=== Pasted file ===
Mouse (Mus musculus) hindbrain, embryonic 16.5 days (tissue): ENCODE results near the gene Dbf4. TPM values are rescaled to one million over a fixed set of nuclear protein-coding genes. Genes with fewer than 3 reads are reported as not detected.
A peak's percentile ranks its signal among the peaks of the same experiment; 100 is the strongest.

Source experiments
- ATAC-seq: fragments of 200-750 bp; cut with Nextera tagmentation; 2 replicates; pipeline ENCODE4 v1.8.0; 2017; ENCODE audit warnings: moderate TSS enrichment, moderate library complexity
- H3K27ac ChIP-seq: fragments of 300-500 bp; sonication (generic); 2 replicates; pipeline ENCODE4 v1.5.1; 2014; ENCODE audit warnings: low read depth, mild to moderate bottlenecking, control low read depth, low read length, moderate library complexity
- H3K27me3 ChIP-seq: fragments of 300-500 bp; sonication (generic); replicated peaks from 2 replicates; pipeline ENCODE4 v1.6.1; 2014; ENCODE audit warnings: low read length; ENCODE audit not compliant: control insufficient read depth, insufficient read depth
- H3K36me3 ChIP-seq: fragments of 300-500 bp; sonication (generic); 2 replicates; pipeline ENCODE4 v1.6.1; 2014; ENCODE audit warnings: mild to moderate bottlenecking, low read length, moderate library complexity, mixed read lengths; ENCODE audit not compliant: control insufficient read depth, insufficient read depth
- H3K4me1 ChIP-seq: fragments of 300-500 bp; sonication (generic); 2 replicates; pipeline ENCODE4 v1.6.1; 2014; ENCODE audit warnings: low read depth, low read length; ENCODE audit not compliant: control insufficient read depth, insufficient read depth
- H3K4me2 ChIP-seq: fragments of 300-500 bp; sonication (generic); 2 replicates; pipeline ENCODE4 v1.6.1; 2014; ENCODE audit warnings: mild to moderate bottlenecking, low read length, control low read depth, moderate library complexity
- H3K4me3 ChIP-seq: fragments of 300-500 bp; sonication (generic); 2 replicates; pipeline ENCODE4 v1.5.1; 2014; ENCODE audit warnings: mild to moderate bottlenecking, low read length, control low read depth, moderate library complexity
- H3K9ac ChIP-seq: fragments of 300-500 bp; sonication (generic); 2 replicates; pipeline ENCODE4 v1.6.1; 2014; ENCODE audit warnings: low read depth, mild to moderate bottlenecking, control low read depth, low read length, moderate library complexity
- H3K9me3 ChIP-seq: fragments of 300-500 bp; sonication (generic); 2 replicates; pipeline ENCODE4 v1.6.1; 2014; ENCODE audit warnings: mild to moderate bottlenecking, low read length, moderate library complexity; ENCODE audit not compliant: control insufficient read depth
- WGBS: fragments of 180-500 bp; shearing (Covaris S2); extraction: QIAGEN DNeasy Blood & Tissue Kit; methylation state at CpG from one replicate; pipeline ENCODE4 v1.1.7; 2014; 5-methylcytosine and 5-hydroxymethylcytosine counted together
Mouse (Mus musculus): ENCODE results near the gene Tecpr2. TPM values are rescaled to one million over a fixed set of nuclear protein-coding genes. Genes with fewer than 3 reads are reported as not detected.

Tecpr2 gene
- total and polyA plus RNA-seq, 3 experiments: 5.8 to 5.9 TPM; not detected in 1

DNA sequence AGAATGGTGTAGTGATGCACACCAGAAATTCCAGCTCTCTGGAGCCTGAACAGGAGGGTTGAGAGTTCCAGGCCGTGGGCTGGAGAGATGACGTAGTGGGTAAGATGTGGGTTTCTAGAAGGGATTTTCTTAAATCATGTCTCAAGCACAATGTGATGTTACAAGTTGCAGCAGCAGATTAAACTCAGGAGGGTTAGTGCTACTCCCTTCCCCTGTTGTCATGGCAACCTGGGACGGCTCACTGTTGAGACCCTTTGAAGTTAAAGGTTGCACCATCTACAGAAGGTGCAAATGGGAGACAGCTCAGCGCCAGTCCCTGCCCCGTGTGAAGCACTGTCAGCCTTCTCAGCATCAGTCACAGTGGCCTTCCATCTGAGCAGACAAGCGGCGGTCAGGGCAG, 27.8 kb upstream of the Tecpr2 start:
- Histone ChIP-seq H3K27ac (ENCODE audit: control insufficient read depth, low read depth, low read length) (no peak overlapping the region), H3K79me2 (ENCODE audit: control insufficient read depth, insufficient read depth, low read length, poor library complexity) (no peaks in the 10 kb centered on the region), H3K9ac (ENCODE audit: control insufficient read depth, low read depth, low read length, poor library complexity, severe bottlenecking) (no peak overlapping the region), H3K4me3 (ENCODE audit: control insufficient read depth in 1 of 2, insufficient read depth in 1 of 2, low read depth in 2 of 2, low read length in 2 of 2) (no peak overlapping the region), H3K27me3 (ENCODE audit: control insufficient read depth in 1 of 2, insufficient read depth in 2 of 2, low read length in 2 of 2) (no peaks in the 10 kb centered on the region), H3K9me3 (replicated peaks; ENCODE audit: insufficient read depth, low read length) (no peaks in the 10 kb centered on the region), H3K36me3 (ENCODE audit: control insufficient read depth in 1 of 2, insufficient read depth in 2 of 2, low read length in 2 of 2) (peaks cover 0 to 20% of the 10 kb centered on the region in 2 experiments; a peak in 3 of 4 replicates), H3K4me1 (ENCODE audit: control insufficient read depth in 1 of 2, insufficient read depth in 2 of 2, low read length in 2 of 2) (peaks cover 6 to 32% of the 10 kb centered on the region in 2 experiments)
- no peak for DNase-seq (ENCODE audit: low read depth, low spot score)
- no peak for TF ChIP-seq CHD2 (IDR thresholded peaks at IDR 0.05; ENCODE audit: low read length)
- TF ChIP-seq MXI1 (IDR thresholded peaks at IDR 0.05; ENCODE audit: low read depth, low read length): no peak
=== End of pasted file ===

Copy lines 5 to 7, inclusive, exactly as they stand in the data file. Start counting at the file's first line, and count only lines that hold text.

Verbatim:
- H3K27ac ChIP-seq: fragments of 300-500 bp; sonication (generic); 2 replicates; pipeline ENCODE4 v1.5.1; 2014; ENCODE audit warnings: low read depth, mild to moderate bottlenecking, control low read depth, low read length, moderate library complexity
- H3K27me3 ChIP-seq: fragments of 300-500 bp; sonication (generic); replicated peaks from 2 replicates; pipeline ENCODE4 v1.6.1; 2014; ENCODE audit warnings: low read length; ENCODE audit not compliant: control insufficient read depth, insufficient read depth
- H3K36me3 ChIP-seq: fragments of 300-500 bp; sonication (generic); 2 replicates; pipeline ENCODE4 v1.6.1; 2014; ENCODE audit warnings: mild to moderate bottlenecking, low read length, moderate library complexity, mixed read lengths; ENCODE audit not compliant: control insufficient read depth, insufficient read depth